home News Research people style
  home | duckworth | destructive sampling
 
 
The Duckworth Laboratory

Destructive Sampling

  1. Tissues received from the Duckworth Collection, or DNA extracted from these samples, cannot be transferred to a third party without express written permission by the Director of the Duckworth Laboratory.
  2. Specimens will be used only for the purposes stated in the Description of Research. The Description of Research may not be amended nor may the material be used for other purposes without written permission from the Director of the Duckworth Laboratory.
  3. All specimens should be photographed before and after sampling if the removal can be seen by examining a photograph. Photographs must be of sufficient detail to discern the area which has been sampled. One copy of each photograph, properly labeled should be sent to the Duckworth Collection.
  4. The researcher must provide a list indicating the catalogue number of the specimen, the kind and amount of material removed, the purpose for removal, and the date of the removal.
  5. Resulting analytical data and duplicates of tangible products - e.g., SEM photographs, histology slides, or (in the case of aDNA and biochemical sampling) GenBank accession numbers or computer readable copies of sequences - shall be deposited in the Duckworth Collection to become part of the specimen's permanent record.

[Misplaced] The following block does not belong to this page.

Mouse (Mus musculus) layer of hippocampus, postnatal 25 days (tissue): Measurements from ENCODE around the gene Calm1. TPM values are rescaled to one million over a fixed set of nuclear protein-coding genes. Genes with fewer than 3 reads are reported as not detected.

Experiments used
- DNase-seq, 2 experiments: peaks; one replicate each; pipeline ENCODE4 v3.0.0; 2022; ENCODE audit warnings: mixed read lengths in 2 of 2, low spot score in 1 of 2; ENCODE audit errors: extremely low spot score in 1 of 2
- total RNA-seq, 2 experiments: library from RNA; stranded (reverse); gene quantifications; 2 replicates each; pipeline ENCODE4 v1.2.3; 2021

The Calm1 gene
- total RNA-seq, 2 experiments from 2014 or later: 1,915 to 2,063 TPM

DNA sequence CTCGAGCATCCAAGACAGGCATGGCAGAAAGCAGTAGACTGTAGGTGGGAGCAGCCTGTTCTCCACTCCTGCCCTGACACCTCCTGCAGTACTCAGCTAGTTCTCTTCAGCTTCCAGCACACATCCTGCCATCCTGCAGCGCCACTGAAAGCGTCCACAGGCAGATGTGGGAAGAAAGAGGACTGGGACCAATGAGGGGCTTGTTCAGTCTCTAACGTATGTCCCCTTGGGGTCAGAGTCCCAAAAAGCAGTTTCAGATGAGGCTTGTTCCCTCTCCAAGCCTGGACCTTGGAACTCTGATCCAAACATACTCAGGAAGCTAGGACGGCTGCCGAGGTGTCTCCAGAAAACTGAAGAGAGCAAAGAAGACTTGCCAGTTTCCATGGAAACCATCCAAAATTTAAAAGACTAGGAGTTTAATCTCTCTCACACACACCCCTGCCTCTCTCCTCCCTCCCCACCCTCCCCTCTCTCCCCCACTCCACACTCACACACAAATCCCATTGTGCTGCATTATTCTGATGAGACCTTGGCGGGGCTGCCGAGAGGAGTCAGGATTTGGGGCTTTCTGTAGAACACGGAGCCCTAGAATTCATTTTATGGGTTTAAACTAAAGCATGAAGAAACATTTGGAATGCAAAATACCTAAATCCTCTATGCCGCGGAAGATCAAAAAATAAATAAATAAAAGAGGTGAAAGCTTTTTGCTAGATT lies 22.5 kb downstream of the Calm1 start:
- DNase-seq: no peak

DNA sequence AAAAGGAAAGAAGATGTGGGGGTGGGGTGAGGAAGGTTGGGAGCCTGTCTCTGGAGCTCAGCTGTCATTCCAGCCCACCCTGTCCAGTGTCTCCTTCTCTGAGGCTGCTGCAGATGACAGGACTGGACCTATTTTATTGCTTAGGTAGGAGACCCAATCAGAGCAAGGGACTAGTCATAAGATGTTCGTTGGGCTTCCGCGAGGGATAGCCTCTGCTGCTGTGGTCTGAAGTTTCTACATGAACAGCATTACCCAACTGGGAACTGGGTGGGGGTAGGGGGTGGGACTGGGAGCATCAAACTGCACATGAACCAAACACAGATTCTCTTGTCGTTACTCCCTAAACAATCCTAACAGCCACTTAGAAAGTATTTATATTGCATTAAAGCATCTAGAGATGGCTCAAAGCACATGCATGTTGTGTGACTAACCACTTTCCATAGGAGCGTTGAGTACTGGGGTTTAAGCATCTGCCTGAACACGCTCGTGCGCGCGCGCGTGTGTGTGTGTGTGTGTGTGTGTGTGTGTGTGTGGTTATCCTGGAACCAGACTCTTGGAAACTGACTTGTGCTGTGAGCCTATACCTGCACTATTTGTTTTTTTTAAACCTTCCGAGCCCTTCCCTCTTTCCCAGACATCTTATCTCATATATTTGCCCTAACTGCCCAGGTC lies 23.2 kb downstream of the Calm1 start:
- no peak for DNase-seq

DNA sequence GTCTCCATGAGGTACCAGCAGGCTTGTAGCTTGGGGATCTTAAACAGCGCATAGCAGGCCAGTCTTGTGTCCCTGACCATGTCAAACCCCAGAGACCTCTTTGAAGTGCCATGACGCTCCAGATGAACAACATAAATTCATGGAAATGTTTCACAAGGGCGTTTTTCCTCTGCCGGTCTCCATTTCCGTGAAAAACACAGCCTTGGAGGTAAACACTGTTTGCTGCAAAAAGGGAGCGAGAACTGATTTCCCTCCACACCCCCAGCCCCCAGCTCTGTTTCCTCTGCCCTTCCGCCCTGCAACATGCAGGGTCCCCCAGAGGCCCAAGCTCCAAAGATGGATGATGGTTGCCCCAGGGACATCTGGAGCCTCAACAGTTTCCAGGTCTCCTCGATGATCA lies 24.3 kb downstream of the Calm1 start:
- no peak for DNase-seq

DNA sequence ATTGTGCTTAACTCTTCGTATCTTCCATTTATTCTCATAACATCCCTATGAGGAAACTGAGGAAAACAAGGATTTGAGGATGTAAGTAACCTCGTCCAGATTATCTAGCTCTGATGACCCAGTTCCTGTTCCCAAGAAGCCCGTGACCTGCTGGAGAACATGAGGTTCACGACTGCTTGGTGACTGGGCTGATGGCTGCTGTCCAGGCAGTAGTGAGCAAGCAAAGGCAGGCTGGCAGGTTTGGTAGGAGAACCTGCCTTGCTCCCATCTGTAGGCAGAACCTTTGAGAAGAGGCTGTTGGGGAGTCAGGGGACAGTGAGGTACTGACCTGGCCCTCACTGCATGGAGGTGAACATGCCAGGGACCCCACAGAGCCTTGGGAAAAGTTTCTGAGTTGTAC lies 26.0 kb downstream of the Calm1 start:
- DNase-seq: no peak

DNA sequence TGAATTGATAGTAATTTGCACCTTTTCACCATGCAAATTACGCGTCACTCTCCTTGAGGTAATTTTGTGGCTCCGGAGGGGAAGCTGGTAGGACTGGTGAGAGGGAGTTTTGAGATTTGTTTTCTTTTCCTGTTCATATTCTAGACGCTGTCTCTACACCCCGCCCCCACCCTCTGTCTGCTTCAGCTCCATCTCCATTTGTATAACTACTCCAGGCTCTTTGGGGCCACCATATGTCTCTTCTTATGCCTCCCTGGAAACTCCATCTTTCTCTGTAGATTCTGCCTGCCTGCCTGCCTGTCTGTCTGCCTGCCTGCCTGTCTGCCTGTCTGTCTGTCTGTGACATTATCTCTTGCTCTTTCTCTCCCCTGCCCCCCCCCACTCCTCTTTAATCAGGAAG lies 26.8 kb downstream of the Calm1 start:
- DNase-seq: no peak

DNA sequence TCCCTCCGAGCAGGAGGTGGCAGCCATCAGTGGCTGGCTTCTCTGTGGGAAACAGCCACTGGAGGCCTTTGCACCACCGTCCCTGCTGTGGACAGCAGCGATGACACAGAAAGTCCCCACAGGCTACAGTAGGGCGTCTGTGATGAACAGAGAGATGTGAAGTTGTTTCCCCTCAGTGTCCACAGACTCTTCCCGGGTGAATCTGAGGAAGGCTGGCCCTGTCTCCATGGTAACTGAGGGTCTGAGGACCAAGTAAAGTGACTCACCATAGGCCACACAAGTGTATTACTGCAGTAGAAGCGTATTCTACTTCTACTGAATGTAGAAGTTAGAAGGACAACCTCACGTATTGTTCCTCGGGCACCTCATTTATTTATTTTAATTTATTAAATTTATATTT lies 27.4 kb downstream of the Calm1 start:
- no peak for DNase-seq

6. We request return of any unused portions of samples when the project is over. If a piece of skin, hair, bone, teeth, or fluid-preserved tissue has been used for biochemical analyses, we require the return of an aliquot of DNA to prevent need for additional destructive sampling of the same specimen. If slides of sectioned materials are made, we request representative examples be returned.
  7. We request detailed protocols for the extraction of aDNA from our specimens (both successful and unsuccessful). We also would like lists of genes that have been successfully amplified and sequenced from our specimens. We will compile lists of both successful and unsuccessful protocols to assist researchers with what we know can be a difficult task.
  8. The introduction of chemicals from casting of objects and elements can be detrimental to the integrity and preservation of the collection. Therefore, requests for casting of elements or materials (e.g., dental casting or cranial endocasts) will be treated as destructive sample.

 

 

** Please direct any enquiry to the Director of the Duckworth Laboratory, LCHES, Department of Archaeology & Anthropology, University of Cambridge, or by email to duckworth@human-evol.cam.ac.uk
 

 
 
   
   
 
         
 

 

         
 
© 2018 Leverhulme Centre for Human Evolutionary Studies - University of Cambridge           » Privacy policy